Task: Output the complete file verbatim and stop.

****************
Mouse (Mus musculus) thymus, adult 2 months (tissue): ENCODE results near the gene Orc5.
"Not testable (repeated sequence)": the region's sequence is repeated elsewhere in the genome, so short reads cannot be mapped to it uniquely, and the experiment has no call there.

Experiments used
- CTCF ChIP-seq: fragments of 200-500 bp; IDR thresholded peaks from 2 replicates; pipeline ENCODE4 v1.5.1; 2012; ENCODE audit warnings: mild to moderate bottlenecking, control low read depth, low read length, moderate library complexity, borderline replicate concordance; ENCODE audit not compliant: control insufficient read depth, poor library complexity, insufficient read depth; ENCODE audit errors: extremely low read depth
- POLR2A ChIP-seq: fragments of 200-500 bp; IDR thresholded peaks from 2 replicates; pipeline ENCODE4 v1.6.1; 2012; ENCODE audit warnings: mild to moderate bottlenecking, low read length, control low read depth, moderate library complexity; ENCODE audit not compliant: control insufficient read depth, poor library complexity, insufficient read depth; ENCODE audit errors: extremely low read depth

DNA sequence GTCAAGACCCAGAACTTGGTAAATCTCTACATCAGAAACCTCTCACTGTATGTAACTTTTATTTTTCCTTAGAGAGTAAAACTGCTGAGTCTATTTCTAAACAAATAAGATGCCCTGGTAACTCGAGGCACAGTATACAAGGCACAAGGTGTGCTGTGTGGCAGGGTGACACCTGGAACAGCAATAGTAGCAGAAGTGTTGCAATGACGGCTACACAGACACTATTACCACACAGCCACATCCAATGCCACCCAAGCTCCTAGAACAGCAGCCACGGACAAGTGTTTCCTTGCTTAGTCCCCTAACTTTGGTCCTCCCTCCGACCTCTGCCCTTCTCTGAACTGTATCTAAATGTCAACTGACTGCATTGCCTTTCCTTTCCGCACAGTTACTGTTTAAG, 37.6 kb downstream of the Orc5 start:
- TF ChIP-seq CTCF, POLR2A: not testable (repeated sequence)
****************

Mouse (Mus musculus) thymus, adult 2 months (tissue): ENCODE results near the gene Orc5.
"Not testable (repeated sequence)": the region's sequence is repeated elsewhere in the genome, so short reads cannot be mapped to it uniquely, and the experiment has no call there.

Experiments used
- CTCF ChIP-seq: fragments of 200-500 bp; IDR thresholded peaks from 2 replicates; pipeline ENCODE4 v1.5.1; 2012; ENCODE audit warnings: mild to moderate bottlenecking, control low read depth, low read length, moderate library complexity, borderline replicate concordance; ENCODE audit not compliant: control insufficient read depth, poor library complexity, insufficient read depth; ENCODE audit errors: extremely low read depth
- POLR2A ChIP-seq: fragments of 200-500 bp; IDR thresholded peaks from 2 replicates; pipeline ENCODE4 v1.6.1; 2012; ENCODE audit warnings: mild to moderate bottlenecking, low read length, control low read depth, moderate library complexity; ENCODE audit not compliant: control insufficient read depth, poor library complexity, insufficient read depth; ENCODE audit errors: extremely low read depth

DNA sequence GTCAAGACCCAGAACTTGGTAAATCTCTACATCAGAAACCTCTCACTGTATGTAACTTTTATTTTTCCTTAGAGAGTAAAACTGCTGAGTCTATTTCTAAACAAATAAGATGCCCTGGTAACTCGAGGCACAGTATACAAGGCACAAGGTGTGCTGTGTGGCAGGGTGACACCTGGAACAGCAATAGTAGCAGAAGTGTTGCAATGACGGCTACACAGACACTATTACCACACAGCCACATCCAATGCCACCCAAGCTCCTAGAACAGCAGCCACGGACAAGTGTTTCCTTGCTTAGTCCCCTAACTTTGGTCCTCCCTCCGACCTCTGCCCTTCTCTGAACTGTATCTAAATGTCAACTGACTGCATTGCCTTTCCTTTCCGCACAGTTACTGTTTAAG, 37.6 kb downstream of the Orc5 start:
- TF ChIP-seq CTCF, POLR2A: not testable (repeated sequence)